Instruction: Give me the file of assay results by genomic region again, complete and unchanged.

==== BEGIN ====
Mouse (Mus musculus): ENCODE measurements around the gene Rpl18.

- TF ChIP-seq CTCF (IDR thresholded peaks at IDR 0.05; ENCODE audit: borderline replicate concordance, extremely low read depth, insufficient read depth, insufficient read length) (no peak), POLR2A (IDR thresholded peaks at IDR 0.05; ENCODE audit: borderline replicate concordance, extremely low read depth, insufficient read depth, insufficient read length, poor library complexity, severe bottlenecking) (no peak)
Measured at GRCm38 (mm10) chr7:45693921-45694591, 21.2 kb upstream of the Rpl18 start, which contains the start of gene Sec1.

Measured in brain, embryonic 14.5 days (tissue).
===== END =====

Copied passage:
Mouse (Mus musculus): ENCODE measurements around the gene Rpl18.

- TF ChIP-seq CTCF (IDR thresholded peaks at IDR 0.05; ENCODE audit: borderline replicate concordance, extremely low read depth, insufficient read depth, insufficient read length) (no peak), POLR2A (IDR thresholded peaks at IDR 0.05; ENCODE audit: borderline replicate concordance, extremely low read depth, insufficient read depth, insufficient read length, poor library complexity, severe bottlenecking) (no peak)
Measured at GRCm38 (mm10) chr7:45693921-45694591, 21.2 kb upstream of the Rpl18 start, which contains the start of gene Sec1.

Measured in brain, embryonic 14.5 days (tissue).